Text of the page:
5. Anomalisa (2015), directed by Duke Johnson & Charlie Kaufman
Another great work by writer Charlie Kaufman, and co-directed with Duke Johnson, “Anomalisa” is a great dramatic comedy animation with a bit of somber fantasy traces in it.
In “Anomalisa”, a famous business author that has problems in relating to other people goes on a trip to give a lecture about customer service. On the night before this lecture, he meets a stranger and begins to think she might be the solution to his problems.
This animation explores themes like solitude, fantasies, and especially our expectations toward life. The voicework where David Thewlis plays Michael Stone, Jennifer Jason Leigh plays Lisa Hesselman, and Tom Noonan plays everybody else – which makes perfect sense with the occurrences of the story – is really amazing as well.
This somber romantic film with existential traces – as most of Kaufman’s stories have – should definitely be considered on this list and also among the greatest animations to arrive in theaters in the second decade of the 21st century.
4. Harold and Maude (1971), directed by Hal Ashby
In this movie about love and death – probably the simplest way to describe it – directed by Hal Ashby and written by Colin Higgins, we are able to watch a beautiful romantic drama in what is probably the best film in Ashby’s career.
The film follows the story of Harold Chasen (Bud Cort), a young man obsessed with death who attends funerals and has no friends by personal choice. At a funeral he meets Maude (Ruth Gordon), a nearly 80-year-old woman who is completely in love with life. They end up developing a relationship and Maude teaches Harold to look at the beauty of life.
This sensitive dramatic comedy with touches of romance has beautiful performances by Ruth Gordon and Bud Cort and is an unusual rom-com from the 70s that every film fan should watch, as it approaches such humanistic themes of our existence and our relationship with love and life.
3. Punch-Drunk Love (2002), directed by Paul Thomas Anderson
Paul Thomas Anderson is truly a master. Exploring ambition and working with actors who delivered some of the best performances in contemporary cinema, this writer and director really deserves his name among the greatest.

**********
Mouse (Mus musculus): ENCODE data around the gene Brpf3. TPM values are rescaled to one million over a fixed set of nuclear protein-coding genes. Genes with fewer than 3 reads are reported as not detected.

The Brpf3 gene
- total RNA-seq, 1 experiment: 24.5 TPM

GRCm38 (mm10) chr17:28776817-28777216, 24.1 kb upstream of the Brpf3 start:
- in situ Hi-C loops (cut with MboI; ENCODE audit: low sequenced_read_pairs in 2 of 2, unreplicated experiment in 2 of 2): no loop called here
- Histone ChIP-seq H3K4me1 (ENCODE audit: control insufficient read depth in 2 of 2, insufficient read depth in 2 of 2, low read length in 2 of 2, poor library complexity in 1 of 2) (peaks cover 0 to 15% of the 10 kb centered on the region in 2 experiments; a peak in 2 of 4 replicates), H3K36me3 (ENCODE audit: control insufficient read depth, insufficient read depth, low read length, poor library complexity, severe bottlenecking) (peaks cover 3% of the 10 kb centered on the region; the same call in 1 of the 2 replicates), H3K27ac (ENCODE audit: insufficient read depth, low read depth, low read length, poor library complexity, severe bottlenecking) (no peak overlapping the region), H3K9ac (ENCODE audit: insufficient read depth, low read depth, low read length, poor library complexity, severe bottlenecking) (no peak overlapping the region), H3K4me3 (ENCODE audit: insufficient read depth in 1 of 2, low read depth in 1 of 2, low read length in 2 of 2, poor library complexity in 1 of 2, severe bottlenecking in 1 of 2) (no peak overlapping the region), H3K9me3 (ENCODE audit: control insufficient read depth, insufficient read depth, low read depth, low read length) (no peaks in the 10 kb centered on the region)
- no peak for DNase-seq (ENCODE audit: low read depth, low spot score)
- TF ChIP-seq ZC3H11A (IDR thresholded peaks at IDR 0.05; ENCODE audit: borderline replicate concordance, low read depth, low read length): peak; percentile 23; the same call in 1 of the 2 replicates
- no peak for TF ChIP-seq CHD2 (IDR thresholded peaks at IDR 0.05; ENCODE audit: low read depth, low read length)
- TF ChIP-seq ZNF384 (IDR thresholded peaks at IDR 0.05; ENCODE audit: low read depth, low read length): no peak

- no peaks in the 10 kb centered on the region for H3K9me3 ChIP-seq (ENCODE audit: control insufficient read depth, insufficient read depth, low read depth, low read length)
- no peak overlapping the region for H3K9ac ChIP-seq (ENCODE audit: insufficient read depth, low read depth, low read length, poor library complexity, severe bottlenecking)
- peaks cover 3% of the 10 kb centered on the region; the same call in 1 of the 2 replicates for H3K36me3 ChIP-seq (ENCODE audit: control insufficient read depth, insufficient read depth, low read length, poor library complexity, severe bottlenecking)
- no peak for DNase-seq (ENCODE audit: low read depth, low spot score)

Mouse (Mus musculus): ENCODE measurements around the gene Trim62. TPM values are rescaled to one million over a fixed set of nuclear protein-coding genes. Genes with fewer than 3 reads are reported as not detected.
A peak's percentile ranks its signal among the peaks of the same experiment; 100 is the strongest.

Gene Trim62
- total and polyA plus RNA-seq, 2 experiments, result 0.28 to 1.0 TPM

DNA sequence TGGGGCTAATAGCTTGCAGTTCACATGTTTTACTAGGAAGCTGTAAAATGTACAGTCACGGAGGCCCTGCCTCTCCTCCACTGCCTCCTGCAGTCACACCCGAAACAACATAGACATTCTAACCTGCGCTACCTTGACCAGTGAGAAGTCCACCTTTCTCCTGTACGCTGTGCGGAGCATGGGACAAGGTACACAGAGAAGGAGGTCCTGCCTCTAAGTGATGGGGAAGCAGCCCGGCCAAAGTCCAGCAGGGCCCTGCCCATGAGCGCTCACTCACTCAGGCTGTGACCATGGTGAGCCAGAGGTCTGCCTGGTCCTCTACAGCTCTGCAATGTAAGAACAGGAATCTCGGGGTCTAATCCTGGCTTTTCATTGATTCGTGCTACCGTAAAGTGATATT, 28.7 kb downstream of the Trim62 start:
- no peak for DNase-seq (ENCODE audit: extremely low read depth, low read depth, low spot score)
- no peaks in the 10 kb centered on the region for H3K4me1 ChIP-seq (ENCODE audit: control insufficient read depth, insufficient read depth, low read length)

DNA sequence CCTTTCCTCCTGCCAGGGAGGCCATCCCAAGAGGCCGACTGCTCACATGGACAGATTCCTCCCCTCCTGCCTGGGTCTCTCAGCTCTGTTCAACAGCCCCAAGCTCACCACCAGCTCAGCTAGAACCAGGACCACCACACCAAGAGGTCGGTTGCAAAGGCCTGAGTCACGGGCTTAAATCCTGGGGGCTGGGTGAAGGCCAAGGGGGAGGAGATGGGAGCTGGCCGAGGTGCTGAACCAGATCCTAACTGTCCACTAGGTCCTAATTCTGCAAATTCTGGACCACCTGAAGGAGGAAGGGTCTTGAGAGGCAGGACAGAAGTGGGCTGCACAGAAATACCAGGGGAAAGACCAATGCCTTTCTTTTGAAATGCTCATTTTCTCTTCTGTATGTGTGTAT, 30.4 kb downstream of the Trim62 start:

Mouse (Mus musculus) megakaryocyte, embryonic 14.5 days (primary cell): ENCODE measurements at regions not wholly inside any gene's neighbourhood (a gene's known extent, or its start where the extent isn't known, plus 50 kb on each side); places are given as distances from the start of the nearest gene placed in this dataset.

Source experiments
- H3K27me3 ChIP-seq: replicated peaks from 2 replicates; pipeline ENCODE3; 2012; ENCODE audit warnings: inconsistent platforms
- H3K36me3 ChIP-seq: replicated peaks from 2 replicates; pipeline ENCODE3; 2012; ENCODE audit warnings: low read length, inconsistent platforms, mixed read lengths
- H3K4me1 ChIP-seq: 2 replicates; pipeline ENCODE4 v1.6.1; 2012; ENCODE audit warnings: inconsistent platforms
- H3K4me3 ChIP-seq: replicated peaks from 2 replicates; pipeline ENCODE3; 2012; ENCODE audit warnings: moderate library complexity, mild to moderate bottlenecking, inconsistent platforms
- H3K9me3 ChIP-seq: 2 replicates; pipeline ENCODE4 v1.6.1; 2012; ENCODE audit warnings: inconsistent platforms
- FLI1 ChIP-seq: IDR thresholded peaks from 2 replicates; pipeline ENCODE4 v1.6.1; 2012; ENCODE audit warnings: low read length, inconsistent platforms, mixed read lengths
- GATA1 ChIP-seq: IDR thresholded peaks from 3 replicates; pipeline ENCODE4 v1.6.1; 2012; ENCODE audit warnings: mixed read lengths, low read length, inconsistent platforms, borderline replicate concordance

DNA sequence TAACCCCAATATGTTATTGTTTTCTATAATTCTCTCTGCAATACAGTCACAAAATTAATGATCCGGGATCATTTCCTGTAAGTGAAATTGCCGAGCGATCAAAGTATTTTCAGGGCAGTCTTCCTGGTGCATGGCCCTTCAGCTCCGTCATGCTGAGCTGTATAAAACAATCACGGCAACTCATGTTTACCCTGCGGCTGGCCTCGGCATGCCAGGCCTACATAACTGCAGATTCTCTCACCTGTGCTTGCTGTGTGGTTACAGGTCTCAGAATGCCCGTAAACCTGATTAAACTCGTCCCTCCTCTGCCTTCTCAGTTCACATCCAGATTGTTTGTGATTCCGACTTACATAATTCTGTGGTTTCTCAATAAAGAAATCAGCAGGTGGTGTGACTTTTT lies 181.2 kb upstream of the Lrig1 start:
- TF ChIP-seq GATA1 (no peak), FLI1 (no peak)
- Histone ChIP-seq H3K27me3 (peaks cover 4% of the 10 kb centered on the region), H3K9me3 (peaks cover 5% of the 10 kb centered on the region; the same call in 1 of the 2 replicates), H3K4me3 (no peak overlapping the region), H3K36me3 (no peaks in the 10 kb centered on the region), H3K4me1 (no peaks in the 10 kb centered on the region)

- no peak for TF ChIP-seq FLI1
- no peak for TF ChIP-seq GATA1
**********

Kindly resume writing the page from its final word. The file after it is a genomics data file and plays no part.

Starring Adam Sandler in the best performance of his career, Emily Watson and Philip Seymour Hoffman, “Punch-Drunk Love” follows the story of a troubled novelty supplier who is extorted by the phone-sex line of a dishonest salesman while he begins a romance with an English woman.
With an amazing performance by Sandler and an intricate use of sound and camera movements, “Punch-Drunk Love” assaults the senses of the audience while telling this unusual love story.
This is really an underrated Anderson film – probably because he has at least four other masterpieces in his career – and has a very unique and somber humor that makes it worth watching by any cinephile.
2. Stalker (1979), directed by Andrei Tarkovsky
Probably one of the most complex movies ever made, “Stalker” is science-fiction drama directed by Andrei Tarkovsky and based on the book “Roadside Picnic”, written by Arkady Strugatsky and Boris Strugatsky, who are also responsible for the screenplay of the film.
The movie follows a professor searching for scientific discoveries and a depressive writer who asks for a Stalker – a professional guide – to take them to a restricted area called The Zone. In this mysterious place, there is a room that grants a person’s most intimate wishes.
With many philosophical and even religious takeaways allied with the stunning cinematography of Alexander Nezhinsky, “Stalker” should always be remembered as one of the greatest films ever made.
Its approach on life, mysticism, dreams and hopes makes its compositions very unique in the hands of Tarkovsky. Considered by Sight & Sound as the 29th on its list of the Top 50 Greatest Films of All Time, “Stalker” is a sci-fi masterpiece that should definitely be watched by any cinephile at least once.
1. Blade Runner (1982), directed by Ridley Scott
In this iconic 80’s film adapted from a novel by Philip K. Dick called “Do Androids Dream of Electric Sheep?”, directed by Ridley Scott and starring Harrison Ford, we see a very complex and existential approach on this question: What makes us human?
In “Blade Runner”, in the year 2019, the city of Los Angeles became a dark metropolis. In this city, Rick Deckard (Ford), an ex-cop, is a man whose job is to hunt and kill the replicants, androids that look exactly like humans do. One day, four replicants commit murders on a colony and Deckard needs to find and kill them, but during this hunt, Deckard will question their humanity and also his own.
Not being a hit at the time of its release but becoming an indisputable classic in the years that came, “Blade Runner” is one of the greatest films from the 1980s and disputes with “Alien” (1979) as the title of best in Scott’s career – and probably wins.
With so many layers in it, “Blade Runner” is an existential and philosophical dystopian film with great directing and an unique atmosphere that makes it a mandatory film for anyone not only interested in film, but interested in our own existence.
Author bio: Vítor Guima is a filmmaker, writer and musician from São Paulo, Brazil. Every day he watches a movie, reads a few pages from a book, listens to an album and freaks out with the feeling of not having enough time to see everything. You can follow him on Instagram on @ovitorguima.